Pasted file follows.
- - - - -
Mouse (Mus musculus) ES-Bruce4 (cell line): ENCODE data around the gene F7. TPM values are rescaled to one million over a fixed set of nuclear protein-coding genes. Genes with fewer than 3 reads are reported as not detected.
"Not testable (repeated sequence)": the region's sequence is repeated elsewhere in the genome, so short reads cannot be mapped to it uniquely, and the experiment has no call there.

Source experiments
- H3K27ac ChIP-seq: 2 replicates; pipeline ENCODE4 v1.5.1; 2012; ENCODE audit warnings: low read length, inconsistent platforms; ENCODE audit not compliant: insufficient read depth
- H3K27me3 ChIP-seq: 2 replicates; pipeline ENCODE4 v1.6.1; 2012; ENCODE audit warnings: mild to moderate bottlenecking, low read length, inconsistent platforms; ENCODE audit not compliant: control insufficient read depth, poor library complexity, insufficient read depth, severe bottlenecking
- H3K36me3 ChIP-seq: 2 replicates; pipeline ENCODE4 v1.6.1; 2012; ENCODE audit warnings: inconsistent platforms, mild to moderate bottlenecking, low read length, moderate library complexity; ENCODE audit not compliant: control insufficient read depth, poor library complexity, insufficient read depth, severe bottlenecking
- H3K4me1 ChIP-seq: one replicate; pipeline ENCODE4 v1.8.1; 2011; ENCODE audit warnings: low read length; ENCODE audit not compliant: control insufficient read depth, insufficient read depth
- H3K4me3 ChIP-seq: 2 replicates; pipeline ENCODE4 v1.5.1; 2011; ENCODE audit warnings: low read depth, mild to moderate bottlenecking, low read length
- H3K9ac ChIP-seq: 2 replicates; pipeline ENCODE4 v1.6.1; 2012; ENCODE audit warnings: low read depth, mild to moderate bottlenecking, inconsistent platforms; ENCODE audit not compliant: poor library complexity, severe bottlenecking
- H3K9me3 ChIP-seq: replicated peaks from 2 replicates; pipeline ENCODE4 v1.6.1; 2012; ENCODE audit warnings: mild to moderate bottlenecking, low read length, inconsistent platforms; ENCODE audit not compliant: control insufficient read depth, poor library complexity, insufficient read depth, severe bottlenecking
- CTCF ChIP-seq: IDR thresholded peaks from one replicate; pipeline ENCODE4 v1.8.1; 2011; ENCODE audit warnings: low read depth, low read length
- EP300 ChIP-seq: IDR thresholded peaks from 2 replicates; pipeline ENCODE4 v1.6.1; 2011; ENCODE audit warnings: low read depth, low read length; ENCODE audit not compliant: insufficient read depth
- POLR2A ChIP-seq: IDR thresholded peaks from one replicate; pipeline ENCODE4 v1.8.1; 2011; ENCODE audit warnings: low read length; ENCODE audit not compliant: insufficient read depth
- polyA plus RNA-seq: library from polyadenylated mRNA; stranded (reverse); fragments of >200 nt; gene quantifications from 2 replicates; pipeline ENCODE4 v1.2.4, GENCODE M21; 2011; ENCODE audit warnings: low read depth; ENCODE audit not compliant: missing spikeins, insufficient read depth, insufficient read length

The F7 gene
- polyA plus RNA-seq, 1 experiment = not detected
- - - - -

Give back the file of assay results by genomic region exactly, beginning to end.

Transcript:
Mouse (Mus musculus) ES-Bruce4 (cell line): ENCODE data around the gene F7. TPM values are rescaled to one million over a fixed set of nuclear protein-coding genes. Genes with fewer than 3 reads are reported as not detected.
"Not testable (repeated sequence)": the region's sequence is repeated elsewhere in the genome, so short reads cannot be mapped to it uniquely, and the experiment has no call there.

Source experiments
- H3K27ac ChIP-seq: 2 replicates; pipeline ENCODE4 v1.5.1; 2012; ENCODE audit warnings: low read length, inconsistent platforms; ENCODE audit not compliant: insufficient read depth
- H3K27me3 ChIP-seq: 2 replicates; pipeline ENCODE4 v1.6.1; 2012; ENCODE audit warnings: mild to moderate bottlenecking, low read length, inconsistent platforms; ENCODE audit not compliant: control insufficient read depth, poor library complexity, insufficient read depth, severe bottlenecking
- H3K36me3 ChIP-seq: 2 replicates; pipeline ENCODE4 v1.6.1; 2012; ENCODE audit warnings: inconsistent platforms, mild to moderate bottlenecking, low read length, moderate library complexity; ENCODE audit not compliant: control insufficient read depth, poor library complexity, insufficient read depth, severe bottlenecking
- H3K4me1 ChIP-seq: one replicate; pipeline ENCODE4 v1.8.1; 2011; ENCODE audit warnings: low read length; ENCODE audit not compliant: control insufficient read depth, insufficient read depth
- H3K4me3 ChIP-seq: 2 replicates; pipeline ENCODE4 v1.5.1; 2011; ENCODE audit warnings: low read depth, mild to moderate bottlenecking, low read length
- H3K9ac ChIP-seq: 2 replicates; pipeline ENCODE4 v1.6.1; 2012; ENCODE audit warnings: low read depth, mild to moderate bottlenecking, inconsistent platforms; ENCODE audit not compliant: poor library complexity, severe bottlenecking
- H3K9me3 ChIP-seq: replicated peaks from 2 replicates; pipeline ENCODE4 v1.6.1; 2012; ENCODE audit warnings: mild to moderate bottlenecking, low read length, inconsistent platforms; ENCODE audit not compliant: control insufficient read depth, poor library complexity, insufficient read depth, severe bottlenecking
- CTCF ChIP-seq: IDR thresholded peaks from one replicate; pipeline ENCODE4 v1.8.1; 2011; ENCODE audit warnings: low read depth, low read length
- EP300 ChIP-seq: IDR thresholded peaks from 2 replicates; pipeline ENCODE4 v1.6.1; 2011; ENCODE audit warnings: low read depth, low read length; ENCODE audit not compliant: insufficient read depth
- POLR2A ChIP-seq: IDR thresholded peaks from one replicate; pipeline ENCODE4 v1.8.1; 2011; ENCODE audit warnings: low read length; ENCODE audit not compliant: insufficient read depth
- polyA plus RNA-seq: library from polyadenylated mRNA; stranded (reverse); fragments of >200 nt; gene quantifications from 2 replicates; pipeline ENCODE4 v1.2.4, GENCODE M21; 2011; ENCODE audit warnings: low read depth; ENCODE audit not compliant: missing spikeins, insufficient read depth, insufficient read length

The F7 gene
- polyA plus RNA-seq, 1 experiment = not detected